We’ve filed action in England. We’ve filed action in France uh, against everybody involved. And …enough is enough. And I personally am very frustrated; it’s obviously distracting two-and-a-half weeks before the Tour. But for me, success is the best thing. And I’ve gone on the record many, many times and talked about this team and our approach to cycling, and I think that the people that know cycling know that we’re the most passionate, fanatical, crazy team out there when it comes to preparation and the right way….
We spend more time on equipment and training and legal methods than anybody else. And I stand by that statement, and over time we’ll see. It’s very unfortunate and it’s simply a few journalists that have taken this on as a personal mission and … again, enough is enough….
Question: The other question I had, the individual that’s been quoted the most in the press reports concerning this book, was someone you worked with. How stressful is it, and do you have any speculation as to why someone like this would want to hurt you?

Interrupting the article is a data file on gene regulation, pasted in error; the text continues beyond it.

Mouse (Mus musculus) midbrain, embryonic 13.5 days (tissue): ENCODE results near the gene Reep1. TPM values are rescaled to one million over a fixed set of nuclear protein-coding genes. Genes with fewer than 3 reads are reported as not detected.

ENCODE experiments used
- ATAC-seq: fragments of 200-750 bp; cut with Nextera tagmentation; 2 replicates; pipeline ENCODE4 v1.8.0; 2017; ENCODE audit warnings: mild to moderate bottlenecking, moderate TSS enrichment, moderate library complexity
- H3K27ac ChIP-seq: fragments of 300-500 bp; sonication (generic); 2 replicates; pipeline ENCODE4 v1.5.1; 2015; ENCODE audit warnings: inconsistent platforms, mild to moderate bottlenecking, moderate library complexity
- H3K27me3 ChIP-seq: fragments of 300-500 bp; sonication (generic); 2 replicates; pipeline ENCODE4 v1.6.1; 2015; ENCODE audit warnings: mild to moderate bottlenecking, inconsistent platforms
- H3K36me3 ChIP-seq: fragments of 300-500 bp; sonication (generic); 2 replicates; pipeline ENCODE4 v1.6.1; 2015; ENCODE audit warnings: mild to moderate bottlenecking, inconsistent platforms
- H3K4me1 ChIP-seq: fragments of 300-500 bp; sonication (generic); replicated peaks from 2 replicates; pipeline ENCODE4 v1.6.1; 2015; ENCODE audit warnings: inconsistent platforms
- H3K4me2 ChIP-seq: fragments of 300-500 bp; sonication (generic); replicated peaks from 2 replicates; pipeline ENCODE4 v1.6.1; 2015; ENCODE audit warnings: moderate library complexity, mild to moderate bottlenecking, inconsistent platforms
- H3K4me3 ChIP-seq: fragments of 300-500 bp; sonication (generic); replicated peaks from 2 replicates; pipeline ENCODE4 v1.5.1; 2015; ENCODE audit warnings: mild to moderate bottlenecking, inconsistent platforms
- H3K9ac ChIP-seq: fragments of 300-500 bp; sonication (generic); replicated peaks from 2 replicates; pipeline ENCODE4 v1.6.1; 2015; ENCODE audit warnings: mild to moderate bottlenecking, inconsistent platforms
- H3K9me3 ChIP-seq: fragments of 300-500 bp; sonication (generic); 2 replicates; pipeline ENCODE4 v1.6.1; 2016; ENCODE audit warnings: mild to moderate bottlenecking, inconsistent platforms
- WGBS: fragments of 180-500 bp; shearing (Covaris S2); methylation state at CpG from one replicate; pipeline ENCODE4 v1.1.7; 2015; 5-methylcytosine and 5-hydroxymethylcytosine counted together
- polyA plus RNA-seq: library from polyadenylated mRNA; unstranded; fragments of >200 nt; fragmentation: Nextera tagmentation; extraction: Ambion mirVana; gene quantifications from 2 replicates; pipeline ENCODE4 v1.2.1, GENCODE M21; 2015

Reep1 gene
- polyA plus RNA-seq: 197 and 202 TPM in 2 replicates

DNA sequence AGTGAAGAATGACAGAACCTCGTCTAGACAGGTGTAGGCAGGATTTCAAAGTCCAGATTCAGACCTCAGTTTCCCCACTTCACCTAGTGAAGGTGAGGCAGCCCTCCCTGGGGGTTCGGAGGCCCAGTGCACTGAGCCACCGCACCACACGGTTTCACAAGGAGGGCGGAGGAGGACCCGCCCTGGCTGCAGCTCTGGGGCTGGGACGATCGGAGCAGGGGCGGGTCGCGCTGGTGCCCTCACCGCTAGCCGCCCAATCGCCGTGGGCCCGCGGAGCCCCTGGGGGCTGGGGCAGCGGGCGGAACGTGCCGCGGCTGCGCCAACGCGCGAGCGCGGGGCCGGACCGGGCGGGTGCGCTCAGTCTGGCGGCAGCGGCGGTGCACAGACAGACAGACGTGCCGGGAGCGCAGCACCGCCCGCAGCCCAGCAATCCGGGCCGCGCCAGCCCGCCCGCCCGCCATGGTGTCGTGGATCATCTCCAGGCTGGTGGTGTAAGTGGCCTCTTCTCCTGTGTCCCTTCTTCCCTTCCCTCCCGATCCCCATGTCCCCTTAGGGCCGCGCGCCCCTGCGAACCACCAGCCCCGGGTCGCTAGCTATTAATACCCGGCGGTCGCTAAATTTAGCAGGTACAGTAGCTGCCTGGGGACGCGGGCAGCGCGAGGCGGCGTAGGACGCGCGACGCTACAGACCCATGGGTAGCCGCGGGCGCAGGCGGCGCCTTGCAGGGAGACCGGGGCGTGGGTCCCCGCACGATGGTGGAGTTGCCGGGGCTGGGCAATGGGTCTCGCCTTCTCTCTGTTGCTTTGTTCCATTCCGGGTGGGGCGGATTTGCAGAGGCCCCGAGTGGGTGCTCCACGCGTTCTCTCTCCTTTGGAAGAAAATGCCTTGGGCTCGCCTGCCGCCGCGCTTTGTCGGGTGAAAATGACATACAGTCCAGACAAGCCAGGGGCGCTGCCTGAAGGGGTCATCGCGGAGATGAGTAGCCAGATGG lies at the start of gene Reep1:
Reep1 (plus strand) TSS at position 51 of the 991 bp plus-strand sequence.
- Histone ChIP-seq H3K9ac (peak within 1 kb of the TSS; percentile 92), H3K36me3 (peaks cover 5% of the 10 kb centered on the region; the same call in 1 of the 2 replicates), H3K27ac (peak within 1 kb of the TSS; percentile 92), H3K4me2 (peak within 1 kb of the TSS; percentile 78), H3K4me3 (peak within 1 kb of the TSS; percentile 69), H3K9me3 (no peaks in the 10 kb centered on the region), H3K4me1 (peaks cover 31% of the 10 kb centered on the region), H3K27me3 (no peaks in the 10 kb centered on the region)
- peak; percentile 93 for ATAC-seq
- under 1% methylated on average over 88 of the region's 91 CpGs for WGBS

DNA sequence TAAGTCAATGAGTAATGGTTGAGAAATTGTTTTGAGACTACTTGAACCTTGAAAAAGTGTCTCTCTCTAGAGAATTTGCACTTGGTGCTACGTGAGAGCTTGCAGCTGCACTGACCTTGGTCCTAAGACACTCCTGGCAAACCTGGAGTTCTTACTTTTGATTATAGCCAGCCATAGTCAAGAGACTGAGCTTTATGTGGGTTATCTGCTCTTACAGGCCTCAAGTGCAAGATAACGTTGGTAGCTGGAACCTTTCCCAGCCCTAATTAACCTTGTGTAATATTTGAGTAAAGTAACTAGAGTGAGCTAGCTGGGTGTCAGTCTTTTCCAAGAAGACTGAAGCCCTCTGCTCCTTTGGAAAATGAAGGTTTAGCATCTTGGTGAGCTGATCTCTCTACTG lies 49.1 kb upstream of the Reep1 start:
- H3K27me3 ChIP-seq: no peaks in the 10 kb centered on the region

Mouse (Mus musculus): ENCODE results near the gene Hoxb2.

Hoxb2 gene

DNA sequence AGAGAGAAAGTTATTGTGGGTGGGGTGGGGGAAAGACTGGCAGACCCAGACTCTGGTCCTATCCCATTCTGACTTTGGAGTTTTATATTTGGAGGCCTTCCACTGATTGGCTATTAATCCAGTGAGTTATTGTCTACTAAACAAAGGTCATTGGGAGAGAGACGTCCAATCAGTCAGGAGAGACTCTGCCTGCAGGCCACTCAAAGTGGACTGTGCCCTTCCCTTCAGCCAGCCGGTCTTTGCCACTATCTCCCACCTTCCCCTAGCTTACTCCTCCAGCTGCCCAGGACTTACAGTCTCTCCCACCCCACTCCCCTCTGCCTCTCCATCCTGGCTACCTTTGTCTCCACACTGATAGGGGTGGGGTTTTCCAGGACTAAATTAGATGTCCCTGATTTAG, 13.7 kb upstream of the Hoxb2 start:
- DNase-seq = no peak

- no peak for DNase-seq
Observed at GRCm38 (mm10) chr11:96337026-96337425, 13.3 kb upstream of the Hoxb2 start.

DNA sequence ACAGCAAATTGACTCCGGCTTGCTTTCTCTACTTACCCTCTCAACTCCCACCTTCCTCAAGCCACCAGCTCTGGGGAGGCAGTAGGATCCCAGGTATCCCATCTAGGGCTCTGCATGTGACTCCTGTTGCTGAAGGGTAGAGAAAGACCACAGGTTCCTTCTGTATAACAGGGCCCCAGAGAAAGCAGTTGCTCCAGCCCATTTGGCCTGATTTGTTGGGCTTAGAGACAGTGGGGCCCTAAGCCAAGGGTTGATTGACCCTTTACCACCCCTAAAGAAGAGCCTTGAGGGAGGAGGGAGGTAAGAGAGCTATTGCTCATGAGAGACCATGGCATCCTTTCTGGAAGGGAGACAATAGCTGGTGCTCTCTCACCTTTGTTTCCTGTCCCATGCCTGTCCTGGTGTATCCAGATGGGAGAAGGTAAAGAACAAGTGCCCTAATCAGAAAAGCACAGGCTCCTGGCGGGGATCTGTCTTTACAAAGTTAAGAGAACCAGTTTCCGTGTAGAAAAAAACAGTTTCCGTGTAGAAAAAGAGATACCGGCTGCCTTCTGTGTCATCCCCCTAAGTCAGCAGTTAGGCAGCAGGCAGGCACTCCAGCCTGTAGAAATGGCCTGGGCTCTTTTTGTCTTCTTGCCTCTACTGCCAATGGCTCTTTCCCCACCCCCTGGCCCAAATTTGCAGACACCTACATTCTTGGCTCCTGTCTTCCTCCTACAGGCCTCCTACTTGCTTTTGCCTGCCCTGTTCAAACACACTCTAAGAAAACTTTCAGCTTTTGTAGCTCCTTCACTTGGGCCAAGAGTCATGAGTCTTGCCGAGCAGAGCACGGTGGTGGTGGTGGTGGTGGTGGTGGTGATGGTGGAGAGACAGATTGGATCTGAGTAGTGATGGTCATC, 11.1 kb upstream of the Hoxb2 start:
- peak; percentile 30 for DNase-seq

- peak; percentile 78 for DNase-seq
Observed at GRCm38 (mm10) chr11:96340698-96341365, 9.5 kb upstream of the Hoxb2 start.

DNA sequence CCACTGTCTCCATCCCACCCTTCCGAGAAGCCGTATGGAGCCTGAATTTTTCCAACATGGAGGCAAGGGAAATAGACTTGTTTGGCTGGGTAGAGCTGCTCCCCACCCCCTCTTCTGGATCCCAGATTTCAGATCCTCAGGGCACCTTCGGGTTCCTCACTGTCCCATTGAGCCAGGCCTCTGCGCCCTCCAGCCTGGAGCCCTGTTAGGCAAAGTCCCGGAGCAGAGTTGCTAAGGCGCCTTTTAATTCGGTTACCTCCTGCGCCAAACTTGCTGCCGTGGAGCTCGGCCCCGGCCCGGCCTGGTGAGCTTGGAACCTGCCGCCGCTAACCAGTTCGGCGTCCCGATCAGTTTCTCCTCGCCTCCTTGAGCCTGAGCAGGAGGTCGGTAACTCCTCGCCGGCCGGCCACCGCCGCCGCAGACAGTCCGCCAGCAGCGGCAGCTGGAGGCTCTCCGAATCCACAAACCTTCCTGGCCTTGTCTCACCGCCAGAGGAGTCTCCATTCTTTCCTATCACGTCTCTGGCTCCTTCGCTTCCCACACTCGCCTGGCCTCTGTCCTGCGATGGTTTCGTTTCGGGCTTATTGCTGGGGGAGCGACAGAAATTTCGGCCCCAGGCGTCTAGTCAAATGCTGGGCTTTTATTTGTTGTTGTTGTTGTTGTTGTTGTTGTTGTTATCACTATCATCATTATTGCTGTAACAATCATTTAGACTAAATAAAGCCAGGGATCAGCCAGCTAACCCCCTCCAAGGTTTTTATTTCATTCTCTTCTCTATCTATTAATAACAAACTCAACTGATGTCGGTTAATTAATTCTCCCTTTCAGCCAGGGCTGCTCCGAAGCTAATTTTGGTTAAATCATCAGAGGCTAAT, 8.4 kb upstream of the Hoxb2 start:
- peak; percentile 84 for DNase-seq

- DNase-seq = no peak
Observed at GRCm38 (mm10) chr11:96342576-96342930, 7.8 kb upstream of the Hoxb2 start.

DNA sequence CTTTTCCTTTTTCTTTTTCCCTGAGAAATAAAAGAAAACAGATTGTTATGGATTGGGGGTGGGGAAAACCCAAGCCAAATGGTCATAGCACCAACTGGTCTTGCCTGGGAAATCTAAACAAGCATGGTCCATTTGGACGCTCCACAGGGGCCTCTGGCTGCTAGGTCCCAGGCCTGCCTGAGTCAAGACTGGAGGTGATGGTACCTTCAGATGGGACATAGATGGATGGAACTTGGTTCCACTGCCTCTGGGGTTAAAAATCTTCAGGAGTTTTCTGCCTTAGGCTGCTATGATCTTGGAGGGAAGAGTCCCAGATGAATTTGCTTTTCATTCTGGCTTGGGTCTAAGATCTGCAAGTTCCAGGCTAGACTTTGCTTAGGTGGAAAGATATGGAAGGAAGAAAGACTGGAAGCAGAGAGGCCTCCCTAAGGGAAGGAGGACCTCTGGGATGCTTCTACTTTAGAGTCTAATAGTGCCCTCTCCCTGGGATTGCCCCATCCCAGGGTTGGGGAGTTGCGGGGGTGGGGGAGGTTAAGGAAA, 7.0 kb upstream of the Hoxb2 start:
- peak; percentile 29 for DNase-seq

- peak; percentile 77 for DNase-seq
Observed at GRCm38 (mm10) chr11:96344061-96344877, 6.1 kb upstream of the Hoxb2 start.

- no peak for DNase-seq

Lance Armstrong: In fact we actually had a very good working relationship. I know that Emma left the team for other reasons … um … and even as evil as this thing has come out to be, it’s not gonna be my style to attack her.
I know there were a lot of issues within the team, within the management, within the other riders that were inappropriate … and she was let go. But … to be quite honest, i always had a good relationship with her. I did not work with her very much. If you’re talking about the years 2004, we’re talking about 1999 … many, many years ago. And this is the first I heard from her in years and years and of course, it’s very interesting (laughs) to read some of these stories … but, it’s too bad. It does add up to a little stress, but I got to tell ya when I go home, I’m not thinking about this. I’m thinking about winning the Tour, I’m thinking about starting and I’m thinking about … as I said earlier I don’t think about winning number six, but I guess I will think a little bit about winning six.
Question: (Ryan Newell from VeloNews) Several years ago, David Walsh wrote a fairly complimentary (chapter about you in his book on the 1993 Tour de France).
Can you just comment on how that relationship has deteriorated to the point where it is today?
Lance Armstrong: That’s news to me. David Walsh doesn’t write very many complimentary articles about anybody, and, um … I’d have to see it first. I can’t comment.